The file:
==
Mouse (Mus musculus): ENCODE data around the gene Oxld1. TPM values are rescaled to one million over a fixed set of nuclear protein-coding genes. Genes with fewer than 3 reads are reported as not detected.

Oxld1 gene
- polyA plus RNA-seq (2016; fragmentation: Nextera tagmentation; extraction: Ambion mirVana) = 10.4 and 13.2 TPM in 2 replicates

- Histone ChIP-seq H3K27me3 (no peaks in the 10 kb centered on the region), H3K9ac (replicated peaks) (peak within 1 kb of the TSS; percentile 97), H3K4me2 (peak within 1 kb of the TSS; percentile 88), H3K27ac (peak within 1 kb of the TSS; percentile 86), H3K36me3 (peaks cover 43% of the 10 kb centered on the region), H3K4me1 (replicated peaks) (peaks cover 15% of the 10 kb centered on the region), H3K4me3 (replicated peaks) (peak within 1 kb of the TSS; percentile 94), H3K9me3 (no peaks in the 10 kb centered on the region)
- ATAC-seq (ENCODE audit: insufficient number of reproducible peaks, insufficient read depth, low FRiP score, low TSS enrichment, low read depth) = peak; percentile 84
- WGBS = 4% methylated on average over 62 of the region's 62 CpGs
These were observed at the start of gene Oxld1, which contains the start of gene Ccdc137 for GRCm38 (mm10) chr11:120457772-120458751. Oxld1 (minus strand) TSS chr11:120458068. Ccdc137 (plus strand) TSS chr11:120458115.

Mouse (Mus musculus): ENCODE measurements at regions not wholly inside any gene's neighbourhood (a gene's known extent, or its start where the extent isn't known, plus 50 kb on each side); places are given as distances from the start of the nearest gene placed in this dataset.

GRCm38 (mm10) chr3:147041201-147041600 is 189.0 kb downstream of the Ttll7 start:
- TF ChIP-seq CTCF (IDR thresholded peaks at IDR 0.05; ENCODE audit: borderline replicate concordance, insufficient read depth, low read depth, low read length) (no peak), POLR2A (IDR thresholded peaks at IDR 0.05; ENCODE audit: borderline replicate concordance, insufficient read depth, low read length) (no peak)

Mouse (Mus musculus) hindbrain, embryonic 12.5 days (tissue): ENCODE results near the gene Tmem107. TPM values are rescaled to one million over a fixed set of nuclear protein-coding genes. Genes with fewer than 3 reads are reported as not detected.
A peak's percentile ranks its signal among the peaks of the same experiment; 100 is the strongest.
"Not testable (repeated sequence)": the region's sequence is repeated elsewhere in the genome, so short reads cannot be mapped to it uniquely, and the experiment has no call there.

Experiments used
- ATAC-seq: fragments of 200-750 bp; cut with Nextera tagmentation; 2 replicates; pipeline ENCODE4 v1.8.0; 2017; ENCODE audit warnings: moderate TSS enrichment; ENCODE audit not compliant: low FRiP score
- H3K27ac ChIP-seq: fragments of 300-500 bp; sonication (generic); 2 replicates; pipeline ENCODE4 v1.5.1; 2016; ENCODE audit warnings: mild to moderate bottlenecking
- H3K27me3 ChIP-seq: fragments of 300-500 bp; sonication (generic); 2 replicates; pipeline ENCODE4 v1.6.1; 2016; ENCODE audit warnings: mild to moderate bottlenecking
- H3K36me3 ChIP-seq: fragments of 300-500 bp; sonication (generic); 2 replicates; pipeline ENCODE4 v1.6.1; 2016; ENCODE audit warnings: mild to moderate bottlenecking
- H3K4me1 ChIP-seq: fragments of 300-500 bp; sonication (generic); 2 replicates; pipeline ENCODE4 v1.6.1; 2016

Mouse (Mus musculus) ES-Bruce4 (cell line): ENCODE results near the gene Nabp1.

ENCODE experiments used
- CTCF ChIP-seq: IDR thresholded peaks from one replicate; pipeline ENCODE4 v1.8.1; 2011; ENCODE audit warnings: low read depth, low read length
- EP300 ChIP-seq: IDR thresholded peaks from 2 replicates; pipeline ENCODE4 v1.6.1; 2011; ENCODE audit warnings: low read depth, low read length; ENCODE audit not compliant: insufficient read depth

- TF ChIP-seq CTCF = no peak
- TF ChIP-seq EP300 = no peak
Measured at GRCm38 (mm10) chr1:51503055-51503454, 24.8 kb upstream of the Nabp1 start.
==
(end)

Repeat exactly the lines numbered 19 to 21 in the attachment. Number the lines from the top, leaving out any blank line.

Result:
- H3K4me1 ChIP-seq: fragments of 300-500 bp; sonication (generic); 2 replicates; pipeline ENCODE4 v1.6.1; 2016

Mouse (Mus musculus) ES-Bruce4 (cell line): ENCODE results near the gene Nabp1.

ENCODE experiments used